Austin is one of several cities whose citizens have demanded radical changes, not only in the leadership of the local law enforcement entities but in its budgetary priorities. On Thursday, June 11th, the Austin City Council unanimously voted for four resolutions that directly impact the funding and operation of the Austin Police Department.
The votes stood in stark contrast to the council’s seemingly tone-deaf vote to approve additional funding for APD in a special meeting held on June 4th. This came after hours of passionate resident testimony decrying police brutality and police culture. This was widely criticized as a slap in the face and missed opportunity to those who had painstakingly laid out the justification for redirecting police funding.
In an obvious rebuke of the manner in which APD responded to the local protests that arose in response to the murder of George Floyd by Minneapolis police, one item prohibits police from using tear gas, bean bag rounds and so-called “rubber bullets”; both of which have historically been presented as “less-lethal” forms of force. Officers using such items injured Justin Howell, a 20-year-old black man, 16-year-old Brad Levi Ayala, and at least 29 others seriously enough to hospitalize them.
Other items voted on strengthen the requirement for police officers to intervene when they witness another officer use unjustified force or otherwise violate policy. And it requires a list of police officers with a history of misconduct to be publicized and sent to prosecuting entities.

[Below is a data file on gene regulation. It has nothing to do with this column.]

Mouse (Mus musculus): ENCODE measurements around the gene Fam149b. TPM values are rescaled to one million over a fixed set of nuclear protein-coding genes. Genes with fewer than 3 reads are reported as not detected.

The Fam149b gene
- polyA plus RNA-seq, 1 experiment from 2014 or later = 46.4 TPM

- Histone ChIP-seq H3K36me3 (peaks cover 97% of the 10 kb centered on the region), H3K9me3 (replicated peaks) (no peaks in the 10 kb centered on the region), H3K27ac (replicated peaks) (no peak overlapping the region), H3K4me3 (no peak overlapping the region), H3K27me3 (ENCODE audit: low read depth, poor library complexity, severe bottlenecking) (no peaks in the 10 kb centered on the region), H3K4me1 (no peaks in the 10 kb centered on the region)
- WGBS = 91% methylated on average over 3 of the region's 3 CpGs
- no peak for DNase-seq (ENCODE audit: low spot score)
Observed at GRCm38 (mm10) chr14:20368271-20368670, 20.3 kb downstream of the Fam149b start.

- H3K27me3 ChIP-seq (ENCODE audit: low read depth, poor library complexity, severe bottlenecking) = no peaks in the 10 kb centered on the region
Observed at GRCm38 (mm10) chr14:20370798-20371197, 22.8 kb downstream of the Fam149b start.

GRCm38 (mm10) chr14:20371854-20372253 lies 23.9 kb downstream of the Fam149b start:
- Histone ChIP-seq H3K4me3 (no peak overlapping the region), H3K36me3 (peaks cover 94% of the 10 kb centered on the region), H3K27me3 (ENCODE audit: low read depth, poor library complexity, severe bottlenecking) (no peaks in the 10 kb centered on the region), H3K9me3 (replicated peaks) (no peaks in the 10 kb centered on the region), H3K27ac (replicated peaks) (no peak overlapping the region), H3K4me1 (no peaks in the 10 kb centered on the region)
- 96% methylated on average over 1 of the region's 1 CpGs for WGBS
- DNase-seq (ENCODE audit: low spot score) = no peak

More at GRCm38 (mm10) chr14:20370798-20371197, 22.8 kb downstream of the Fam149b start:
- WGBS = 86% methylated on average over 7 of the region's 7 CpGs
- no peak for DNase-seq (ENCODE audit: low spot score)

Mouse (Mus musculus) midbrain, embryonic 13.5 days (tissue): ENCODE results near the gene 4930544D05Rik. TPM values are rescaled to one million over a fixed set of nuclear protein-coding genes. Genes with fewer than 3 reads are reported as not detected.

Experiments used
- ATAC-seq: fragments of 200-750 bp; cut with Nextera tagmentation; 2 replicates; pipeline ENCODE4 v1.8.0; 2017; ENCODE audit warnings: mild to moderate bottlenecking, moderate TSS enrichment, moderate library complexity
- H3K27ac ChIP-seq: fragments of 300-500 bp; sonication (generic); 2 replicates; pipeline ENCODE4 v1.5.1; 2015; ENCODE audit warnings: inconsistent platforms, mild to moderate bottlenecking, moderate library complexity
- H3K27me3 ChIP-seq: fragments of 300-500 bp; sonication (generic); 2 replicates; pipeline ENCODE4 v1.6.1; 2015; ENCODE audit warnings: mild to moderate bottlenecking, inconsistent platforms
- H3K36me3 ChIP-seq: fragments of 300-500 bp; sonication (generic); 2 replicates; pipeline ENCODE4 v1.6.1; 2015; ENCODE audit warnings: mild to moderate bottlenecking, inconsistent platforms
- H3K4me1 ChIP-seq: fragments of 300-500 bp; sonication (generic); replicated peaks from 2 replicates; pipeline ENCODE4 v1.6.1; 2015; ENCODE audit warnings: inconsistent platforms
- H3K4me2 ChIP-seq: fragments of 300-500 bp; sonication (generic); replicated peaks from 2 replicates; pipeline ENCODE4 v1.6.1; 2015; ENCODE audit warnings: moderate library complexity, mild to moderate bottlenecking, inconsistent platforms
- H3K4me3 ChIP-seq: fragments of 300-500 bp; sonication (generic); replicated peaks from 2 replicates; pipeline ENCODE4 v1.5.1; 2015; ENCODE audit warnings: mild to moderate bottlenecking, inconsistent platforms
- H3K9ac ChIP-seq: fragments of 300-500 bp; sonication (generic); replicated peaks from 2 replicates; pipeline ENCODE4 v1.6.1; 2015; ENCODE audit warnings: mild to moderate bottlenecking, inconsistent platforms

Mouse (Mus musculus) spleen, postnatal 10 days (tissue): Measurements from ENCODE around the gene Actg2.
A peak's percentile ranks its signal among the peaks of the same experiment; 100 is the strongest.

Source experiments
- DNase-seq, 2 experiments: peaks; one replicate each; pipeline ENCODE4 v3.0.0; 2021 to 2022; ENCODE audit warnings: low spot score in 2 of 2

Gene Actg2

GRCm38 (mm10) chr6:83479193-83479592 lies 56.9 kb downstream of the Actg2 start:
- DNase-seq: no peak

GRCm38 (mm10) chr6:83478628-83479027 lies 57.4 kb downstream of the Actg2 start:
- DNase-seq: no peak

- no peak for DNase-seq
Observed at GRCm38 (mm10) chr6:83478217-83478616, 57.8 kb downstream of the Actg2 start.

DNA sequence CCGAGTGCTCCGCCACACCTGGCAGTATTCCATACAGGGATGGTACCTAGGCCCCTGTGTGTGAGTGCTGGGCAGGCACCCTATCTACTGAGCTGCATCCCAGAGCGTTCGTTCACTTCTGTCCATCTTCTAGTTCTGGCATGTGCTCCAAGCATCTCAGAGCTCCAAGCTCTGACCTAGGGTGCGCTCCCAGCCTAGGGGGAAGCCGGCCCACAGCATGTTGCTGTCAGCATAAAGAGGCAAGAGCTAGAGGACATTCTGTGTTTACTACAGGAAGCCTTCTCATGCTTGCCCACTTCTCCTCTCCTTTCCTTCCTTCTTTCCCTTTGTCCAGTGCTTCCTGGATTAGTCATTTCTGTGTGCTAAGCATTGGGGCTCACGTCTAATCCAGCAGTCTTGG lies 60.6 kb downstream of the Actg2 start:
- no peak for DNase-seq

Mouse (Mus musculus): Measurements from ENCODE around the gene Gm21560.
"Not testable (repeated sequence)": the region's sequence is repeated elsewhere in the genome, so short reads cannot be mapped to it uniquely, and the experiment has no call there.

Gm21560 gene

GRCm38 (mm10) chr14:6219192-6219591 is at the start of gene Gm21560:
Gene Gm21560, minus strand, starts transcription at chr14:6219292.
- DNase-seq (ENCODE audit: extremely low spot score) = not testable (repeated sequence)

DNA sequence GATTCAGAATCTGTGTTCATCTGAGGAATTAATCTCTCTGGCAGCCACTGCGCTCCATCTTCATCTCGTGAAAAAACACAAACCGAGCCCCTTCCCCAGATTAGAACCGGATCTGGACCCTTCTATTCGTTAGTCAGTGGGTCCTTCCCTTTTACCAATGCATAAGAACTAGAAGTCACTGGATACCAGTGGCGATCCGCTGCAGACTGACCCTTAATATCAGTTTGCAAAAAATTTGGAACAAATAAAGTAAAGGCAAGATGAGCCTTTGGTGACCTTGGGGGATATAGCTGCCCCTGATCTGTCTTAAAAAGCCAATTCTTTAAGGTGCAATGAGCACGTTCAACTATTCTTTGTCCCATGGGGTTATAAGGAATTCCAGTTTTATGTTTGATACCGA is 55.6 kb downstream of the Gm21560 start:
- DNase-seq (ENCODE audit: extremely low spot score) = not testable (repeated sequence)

Council Member Greg Casar added a policy that specifically addresses using deadly force on someone fleeing the police. The policy states that the person must pose an imminent threat to justify an officer shooting. Such a policy might have saved the life of Michael Ramos, an unarmed biracial black and Hispanic man, killed by Austin police in April. Ramos was pulling out of a parking lot when police officers shot and killed him.
What is notable about Thursday’s vote is that it occurred both unanimously and in opposition to Chief Manley and the historically very influential Austin Police Association.
We are about to take money away from police
“We are about to take money away from police and push it into alternate forms of public safety, something that’s never been done… The rules have always protected officers who violate policy and assault Black and Latinx people,” Chas Moore, president of the Austin Justice Coalition said in a recent press release. “We have made huge strides today, but we are about to start a much longer fight and will need this movement to grow even bigger,”